The capital city is about an hour or so away from our house.  I asked Mo and Lauren, “Please go into the city and don’t come back until you have a vet.”.  Literally…that was the only option that we had!  After much begging and pleading by Lauren at the Agrovet, we had a vet at our house around 6:00 pm.  He was wonderful and helpful and kind and understanding.  He was our lifesaver…and quite possibly, Ribo’s lifesaver.  She is not out of the woods yet.  He said that the next 48 hours are crucial.  Had it not been for his willingness to come out here, she definitely would have died.

This entire week has been overwhelmingly hard!  This week I have had a difficult time finding the silver lining in many things.  I know God has a plan for everything.  I know that God carried me through the entire week because, honestly, I could not have made it on my own.  I am definitely a 1st world girl learning how to live through these 3rd world issues.   Along the way, my heart is being broken into a million pieces…not just for my family, but all of those that we are doing life with in this community.  My neighbors and friends that live this life every day of their life inspire me to lean more and more into our Lord and Savior for my strength every single day.  Please pray for our community and that our family continues to see life through their eyes.

Oh…and BOTH of our propane tanks just ran out of gas.

Oh my word…what am I going to do about coffee in the morning?…..

10 thoughts on “When it’s overwhelmingly hard…

  1. my heart hurts for those folks and bursts with pride also because of the enduring strength and joy they can find in the everyday.. I came from a poor area in the mountains years ago.. Not third world by any means but close as it can come in the US.. Years before welfare and food stamps… Folks would work in the woods falling trees during the good weather and in the winter it rained or snowed constantly… There was no work unless you owned the local store. We hunted, we cooked and heated with wood.. There were very few phones or tv’s.. Our nearest Dr was 40 miles away if the roads weren’t flooded.. So, saying that… I totally understand and pray for y’all daily! Hope your nanny is up and we’ll soon!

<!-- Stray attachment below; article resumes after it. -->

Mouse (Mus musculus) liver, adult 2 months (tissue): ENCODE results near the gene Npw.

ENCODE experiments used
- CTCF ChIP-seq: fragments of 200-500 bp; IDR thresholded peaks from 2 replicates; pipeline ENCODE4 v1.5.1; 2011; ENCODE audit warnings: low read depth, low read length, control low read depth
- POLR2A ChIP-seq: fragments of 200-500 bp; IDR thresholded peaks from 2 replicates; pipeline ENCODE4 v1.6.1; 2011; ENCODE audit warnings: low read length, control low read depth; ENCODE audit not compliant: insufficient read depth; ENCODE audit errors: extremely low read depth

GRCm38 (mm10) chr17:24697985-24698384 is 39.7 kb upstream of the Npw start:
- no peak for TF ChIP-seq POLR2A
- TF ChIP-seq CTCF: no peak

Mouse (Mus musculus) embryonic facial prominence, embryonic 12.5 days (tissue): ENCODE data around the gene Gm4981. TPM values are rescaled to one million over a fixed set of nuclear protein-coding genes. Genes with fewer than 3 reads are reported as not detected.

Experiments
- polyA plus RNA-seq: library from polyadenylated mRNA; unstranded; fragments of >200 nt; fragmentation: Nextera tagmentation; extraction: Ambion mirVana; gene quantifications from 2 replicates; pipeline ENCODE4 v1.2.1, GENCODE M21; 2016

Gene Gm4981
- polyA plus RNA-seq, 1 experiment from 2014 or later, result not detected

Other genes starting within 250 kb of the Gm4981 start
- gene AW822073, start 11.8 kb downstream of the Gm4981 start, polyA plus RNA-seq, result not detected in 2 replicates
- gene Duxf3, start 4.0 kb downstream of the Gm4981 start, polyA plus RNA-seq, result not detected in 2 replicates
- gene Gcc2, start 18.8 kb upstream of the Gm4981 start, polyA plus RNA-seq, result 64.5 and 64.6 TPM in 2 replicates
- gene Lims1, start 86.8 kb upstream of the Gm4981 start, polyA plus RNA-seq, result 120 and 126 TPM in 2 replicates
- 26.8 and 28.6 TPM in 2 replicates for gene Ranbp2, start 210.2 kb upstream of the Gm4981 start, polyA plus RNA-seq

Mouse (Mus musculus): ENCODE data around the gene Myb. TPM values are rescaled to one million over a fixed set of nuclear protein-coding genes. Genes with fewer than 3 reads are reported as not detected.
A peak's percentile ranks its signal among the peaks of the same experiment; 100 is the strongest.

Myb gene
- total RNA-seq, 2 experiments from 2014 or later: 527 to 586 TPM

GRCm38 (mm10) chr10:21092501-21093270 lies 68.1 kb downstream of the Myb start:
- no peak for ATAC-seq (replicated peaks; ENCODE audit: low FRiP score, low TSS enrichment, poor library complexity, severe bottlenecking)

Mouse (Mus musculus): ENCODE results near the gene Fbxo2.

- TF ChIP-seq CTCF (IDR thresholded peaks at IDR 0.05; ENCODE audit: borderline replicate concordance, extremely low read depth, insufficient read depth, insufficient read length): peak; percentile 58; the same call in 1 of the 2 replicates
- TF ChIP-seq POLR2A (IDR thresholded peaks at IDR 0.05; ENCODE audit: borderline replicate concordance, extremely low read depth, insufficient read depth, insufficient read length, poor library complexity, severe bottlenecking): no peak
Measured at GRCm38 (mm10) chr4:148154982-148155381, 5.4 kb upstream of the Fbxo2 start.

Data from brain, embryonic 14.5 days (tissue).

2. oh child! oh friend of mine – how you are growing stronger and stronger withe very hardship that comes your way. thinking of you and loving on you all from Crossville. xo

  3. Tamara… You and your family are the strongest people inside and out that I know… People with hurtful comments obviously have nothing better to do but envy a TRUE GOD LOVING, CARING AND GIVING family. We don’t see them posting or blogging about how they have helped a community. I am so proud to say i have known you all for years and call you all my friends. Now, how is Riba?

  4. Tamara, your family’s story is an inspiration. Please know that your Christ family does pray for you. The Holy Spirit lays you all on our hearts at times you don’t even know. Be encouraged in the Lord. I was just sharing you story with a friend the other day. And what an incredible story it is! What a journey your children have taken and a legacy you making for them to carry on.
    Poverty is a state of your spirit and your spirit is overflowing!

  5. This post really strikes me today as I recently received similar commentary. My husband and I are missionaries serving in Elias Piña, Dominican Republic. I have quietly been following your blog for some time now, and I just wanted to say that I can relate. Life here is hard. Life for the local people is hard, sometimes unbearable. Keep on keeping on! And remember your love for your community makes our Lord smile. 🙂

    • Jessica, I am not familiar with Elias Pina. I will definitely look it up. You completely know what the daily hardships that the locals endure. So nice to “talk” to someone that lives it daily as well.